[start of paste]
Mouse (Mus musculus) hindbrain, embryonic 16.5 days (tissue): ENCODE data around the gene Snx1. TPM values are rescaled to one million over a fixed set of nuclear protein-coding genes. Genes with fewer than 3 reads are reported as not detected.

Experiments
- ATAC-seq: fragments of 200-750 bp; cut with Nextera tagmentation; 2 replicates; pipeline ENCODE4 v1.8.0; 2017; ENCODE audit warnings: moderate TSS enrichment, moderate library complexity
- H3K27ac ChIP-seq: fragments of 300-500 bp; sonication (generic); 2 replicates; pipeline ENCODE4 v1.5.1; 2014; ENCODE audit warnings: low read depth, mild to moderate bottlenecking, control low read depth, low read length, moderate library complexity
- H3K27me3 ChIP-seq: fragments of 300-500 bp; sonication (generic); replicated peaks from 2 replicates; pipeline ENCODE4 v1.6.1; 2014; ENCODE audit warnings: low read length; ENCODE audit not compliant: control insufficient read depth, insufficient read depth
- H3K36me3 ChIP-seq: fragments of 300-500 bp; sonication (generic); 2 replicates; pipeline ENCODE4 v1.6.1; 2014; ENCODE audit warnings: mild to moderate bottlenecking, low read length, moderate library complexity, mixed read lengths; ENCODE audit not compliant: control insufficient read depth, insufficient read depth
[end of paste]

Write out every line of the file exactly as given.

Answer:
Mouse (Mus musculus) hindbrain, embryonic 16.5 days (tissue): ENCODE data around the gene Snx1. TPM values are rescaled to one million over a fixed set of nuclear protein-coding genes. Genes with fewer than 3 reads are reported as not detected.

Experiments
- ATAC-seq: fragments of 200-750 bp; cut with Nextera tagmentation; 2 replicates; pipeline ENCODE4 v1.8.0; 2017; ENCODE audit warnings: moderate TSS enrichment, moderate library complexity
- H3K27ac ChIP-seq: fragments of 300-500 bp; sonication (generic); 2 replicates; pipeline ENCODE4 v1.5.1; 2014; ENCODE audit warnings: low read depth, mild to moderate bottlenecking, control low read depth, low read length, moderate library complexity
- H3K27me3 ChIP-seq: fragments of 300-500 bp; sonication (generic); replicated peaks from 2 replicates; pipeline ENCODE4 v1.6.1; 2014; ENCODE audit warnings: low read length; ENCODE audit not compliant: control insufficient read depth, insufficient read depth
- H3K36me3 ChIP-seq: fragments of 300-500 bp; sonication (generic); 2 replicates; pipeline ENCODE4 v1.6.1; 2014; ENCODE audit warnings: mild to moderate bottlenecking, low read length, moderate library complexity, mixed read lengths; ENCODE audit not compliant: control insufficient read depth, insufficient read depth